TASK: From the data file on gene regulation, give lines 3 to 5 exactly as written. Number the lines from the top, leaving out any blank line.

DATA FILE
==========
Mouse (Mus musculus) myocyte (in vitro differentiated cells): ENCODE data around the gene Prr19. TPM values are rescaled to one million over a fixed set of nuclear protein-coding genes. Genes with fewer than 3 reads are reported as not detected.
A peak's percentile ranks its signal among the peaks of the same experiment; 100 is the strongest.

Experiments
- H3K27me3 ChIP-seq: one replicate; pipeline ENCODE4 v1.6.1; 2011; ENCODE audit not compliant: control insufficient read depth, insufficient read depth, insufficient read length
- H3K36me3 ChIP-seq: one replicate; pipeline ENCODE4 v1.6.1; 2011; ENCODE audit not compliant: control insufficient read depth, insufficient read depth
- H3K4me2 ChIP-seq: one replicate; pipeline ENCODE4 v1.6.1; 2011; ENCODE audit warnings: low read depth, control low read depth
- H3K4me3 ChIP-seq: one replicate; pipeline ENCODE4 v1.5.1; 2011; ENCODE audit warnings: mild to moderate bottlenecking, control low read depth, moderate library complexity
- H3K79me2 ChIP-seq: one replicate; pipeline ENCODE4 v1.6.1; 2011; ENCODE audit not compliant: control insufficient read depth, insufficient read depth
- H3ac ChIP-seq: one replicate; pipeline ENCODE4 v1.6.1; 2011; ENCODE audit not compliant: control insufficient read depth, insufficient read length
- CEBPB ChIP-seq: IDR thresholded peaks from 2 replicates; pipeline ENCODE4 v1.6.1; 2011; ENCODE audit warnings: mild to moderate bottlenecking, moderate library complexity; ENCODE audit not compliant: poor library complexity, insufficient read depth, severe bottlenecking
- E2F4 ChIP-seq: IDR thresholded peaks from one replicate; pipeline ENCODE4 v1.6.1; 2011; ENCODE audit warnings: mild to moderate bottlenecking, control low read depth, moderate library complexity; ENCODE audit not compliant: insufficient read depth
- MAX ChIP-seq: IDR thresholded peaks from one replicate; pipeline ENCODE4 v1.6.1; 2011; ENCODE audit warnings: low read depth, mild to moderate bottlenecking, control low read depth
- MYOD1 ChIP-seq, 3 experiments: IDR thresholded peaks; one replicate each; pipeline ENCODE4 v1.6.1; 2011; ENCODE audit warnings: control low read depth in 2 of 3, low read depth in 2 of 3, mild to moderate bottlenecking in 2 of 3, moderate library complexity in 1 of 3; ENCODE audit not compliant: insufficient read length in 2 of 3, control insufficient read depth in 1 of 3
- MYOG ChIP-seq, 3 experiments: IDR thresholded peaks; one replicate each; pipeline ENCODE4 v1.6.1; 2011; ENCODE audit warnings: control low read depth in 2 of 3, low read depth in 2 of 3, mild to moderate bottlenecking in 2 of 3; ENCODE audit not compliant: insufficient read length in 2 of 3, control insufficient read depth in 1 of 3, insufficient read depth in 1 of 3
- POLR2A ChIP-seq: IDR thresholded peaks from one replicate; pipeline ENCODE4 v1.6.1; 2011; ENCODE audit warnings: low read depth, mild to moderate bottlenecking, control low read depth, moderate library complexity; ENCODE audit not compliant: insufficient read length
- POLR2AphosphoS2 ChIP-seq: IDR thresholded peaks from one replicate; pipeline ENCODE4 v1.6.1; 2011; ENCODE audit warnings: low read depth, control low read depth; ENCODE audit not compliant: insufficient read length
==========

Experiments
- H3K27me3 ChIP-seq: one replicate; pipeline ENCODE4 v1.6.1; 2011; ENCODE audit not compliant: control insufficient read depth, insufficient read depth, insufficient read length
- H3K36me3 ChIP-seq: one replicate; pipeline ENCODE4 v1.6.1; 2011; ENCODE audit not compliant: control insufficient read depth, insufficient read depth